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Trauma Workshop

The lecture and workshop which make this trauma event - taking place at the University of London between 14 and 15 March 2013, aims to explore the framework of 'trauma' that underlies Rome's Modernity. This will be examined in the papers and the discussion that follow through theoretical questions and approaches, and key case studies such as the migrant experience in Rome and the memorializing of the Holocaust in Italy.

Event Outline:

Day 1 – Thursday 14 March – 6.00 pm

University College London
Christopher Ingold G 21 – Ramsay Lecture Theatre

Rome Lecture

Alessandro Portelli: Migrant expression in Multicultural Rome: music and stories
This lecture focused on changes in the city of Rome’s demographics and identity, and how this is reflected in the literature and music of migrants.

This lecture was organized in conjuction with the Rome Lecture Series, organized by Lesley & Dorigen Caldwell and hosted by the UCL and Birkbeck U of L. For more information, please see their blog - click here

Day 2 – Friday 15 March 11.00 -6.00

University College London,
Italian Department Seminar room, Foster Court 351


1. Suzanne Stewart Steinberg: ‘Damnatio Memoriae’: Italian Fascism Between Trauma and Identity
Stewart Steinberg's paper furnished some first methodological reflections on the ways in which psychoanalytic theory may contribute to the Italian historiographical debate about the fascist past, with a special focus on the problems of how the history-memory debate has been played out in the Italian context.

2. Robert Gordon: Rome’s Missing Holocaust Museum. Building Sites and Stumbling Blocks
Like many European and North American capital cities, Rome has developed and approved detailed plans to build a national Holocaust museum. Gordon's paper explored the politics of memory and of local and national identity that lay behind these plans, the tensions and pressures that have made it such a complicated goal to achieve over the last ten years, and what all this means for Italy’s memory of the Holocaust and the role of Rome within in.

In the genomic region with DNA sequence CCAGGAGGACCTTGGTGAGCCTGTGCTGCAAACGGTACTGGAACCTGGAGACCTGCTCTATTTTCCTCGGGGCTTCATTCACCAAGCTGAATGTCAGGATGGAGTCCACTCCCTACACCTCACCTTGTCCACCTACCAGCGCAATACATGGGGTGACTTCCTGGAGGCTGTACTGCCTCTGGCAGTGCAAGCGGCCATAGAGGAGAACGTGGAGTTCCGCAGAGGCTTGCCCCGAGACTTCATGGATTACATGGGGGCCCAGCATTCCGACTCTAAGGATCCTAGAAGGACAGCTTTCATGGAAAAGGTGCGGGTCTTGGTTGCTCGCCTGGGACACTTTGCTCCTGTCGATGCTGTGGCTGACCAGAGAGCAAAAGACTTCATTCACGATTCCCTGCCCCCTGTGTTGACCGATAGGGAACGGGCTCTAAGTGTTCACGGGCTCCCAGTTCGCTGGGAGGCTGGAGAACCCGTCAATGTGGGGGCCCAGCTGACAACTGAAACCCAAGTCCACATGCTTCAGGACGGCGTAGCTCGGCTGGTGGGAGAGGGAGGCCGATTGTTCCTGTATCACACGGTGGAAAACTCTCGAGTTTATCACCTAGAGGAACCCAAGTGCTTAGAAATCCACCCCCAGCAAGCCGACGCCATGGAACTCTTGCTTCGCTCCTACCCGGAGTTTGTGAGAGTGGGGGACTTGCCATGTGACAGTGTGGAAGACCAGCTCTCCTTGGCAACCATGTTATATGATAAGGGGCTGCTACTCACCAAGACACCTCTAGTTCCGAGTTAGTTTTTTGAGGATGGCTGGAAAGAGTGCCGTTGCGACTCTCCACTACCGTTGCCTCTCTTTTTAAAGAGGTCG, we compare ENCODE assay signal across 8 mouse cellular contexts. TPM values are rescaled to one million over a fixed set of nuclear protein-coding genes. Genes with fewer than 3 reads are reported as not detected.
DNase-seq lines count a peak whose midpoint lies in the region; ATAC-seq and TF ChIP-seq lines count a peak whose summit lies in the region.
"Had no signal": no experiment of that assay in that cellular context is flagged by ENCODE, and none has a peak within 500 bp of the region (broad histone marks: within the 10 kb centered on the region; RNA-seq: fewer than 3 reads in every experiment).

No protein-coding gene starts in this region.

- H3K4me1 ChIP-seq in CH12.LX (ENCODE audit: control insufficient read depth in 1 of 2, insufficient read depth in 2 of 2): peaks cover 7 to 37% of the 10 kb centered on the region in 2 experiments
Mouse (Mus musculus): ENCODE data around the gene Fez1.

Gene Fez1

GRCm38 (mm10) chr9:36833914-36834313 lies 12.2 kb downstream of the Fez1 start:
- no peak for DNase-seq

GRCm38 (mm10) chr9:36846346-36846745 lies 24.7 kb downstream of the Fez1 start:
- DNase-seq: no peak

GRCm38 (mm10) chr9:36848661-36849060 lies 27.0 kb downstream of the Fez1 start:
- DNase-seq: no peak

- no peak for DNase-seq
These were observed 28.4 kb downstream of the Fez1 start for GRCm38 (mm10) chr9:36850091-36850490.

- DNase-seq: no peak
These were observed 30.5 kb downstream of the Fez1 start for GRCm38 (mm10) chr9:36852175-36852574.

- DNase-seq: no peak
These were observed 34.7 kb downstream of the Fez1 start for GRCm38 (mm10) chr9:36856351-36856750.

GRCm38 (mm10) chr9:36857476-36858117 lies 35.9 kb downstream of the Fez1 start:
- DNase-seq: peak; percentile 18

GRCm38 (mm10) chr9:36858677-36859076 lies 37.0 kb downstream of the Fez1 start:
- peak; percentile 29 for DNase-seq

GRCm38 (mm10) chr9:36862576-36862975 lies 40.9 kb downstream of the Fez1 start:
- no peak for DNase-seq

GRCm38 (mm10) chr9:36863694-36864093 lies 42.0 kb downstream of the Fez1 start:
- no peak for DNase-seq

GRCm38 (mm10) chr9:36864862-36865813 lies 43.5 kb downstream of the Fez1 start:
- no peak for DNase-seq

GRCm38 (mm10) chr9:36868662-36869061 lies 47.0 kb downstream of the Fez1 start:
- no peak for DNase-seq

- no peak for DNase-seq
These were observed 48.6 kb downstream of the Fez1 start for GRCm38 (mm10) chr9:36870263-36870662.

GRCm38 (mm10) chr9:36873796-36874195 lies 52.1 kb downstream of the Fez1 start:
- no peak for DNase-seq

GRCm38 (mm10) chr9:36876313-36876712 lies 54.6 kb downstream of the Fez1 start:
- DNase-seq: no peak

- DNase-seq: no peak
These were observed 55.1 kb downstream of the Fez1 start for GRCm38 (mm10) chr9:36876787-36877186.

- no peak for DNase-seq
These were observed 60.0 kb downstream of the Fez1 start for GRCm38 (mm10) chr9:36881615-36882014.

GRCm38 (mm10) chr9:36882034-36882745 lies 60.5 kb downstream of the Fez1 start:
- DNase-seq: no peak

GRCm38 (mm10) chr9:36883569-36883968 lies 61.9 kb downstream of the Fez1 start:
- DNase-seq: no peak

3. Lesley Caldwell: Locating trauma. Rome: Fabric and Memory
Caldwell's paper attempted to interrogate our capacity to read Rome's cityscape through 'trauma' as a critical term; and how successful this might be. It draws upon local experiences of the urban fabric in order to illustrate the city's shifts and mutations.

This workshop was organized in conjunction with the Rome Lecture Series, and the workshop is organised by the University of Warwick, University College London and Birbeck College as part of the AHRC-funded research network ‘Roman Modernities’, led by Fabio Camilletti (Warwick) as Principal Investigator and Lesley Caldwell (UCL) as Co-Investigator. The project aims to allow scholars, artists, and urban planners to engage in joint enquiry on Rome as a paradigmatic location for reconfiguring the trajectory of Western modernity, and involves as its partners CROMA at the University of Roma Tre, the Archivio di Stato di Roma and the Berlin Institute for Cultural Inquiry.

Trauma Poster


Alessandro Portelli has recently retired from teaching American Literature at the University of Rome La Sapienza. He is the author of a numer of books and essays in oral history, music and literature (including the recent They Say in Harlan County: An Oral History). A former advisor on public memory to the Mayor of Rome, he is the founder and chairperson of the Circolo Gianni Bosio, an independent research organization on music, oral history and popular cultures.

Suzanne Stewart Steinberg is Professor of Italian Studies and Comparative Literature at Brown University. She holds a BA from the University of Essex (UK) in Sociology, a Ph.D. in Political Science from Yale University, and an MA in German Studies from Cornell University. She is the author of Sublime Surrender: Male Masochism at the Fin-de-Siecle (Cornell University Press, 1998), The Pinocchio Effect: On Making Italians, 1860-1920 (University of Chicago Press, 2007; winner of the MLA Aldo and Jeanne Scaglione Prize for best manuscript in Italian literary studies), with Italian translation: L’effetto Pinocchio, Italia 1861-1922. La costruzione di una complessa modernità (Elliot Edizioni, 2011); and Impious Fidelity: Anna Freud, Psychoanalysis, Politics (Cornell University Press, 2012; Chinese translation forthcoming in 2014).

Robert Gordon is Serena Professor of Italian at Cambridge University. His most recent book is The Holocaust in Italian Culture 1944-2010 (Stanford, 2012), in Italian as Scolpitelo nei cuori. L’olocausto nella cultura italiana (Bollati, 2013).

Lesley Caldwell is Honorary Reader in the Psychoanalysis Unit at UCL where she teaches and supervises, and is responsible for the Interdisciplinary programme. She is also Honorary Senior Research Associate in the Italian Department where she co-organises the termly lecture series on Rome (UCL/ Birkbeck). She is a psychoanalyst in private practice in London. Rome: Continuing Encounters between Past and Present (Palgrave) edited with Dorigen Caldwell came out in 2011. With Helen Taylor Robinson she is managing editor of the Collected Writings of Donald Winnicott.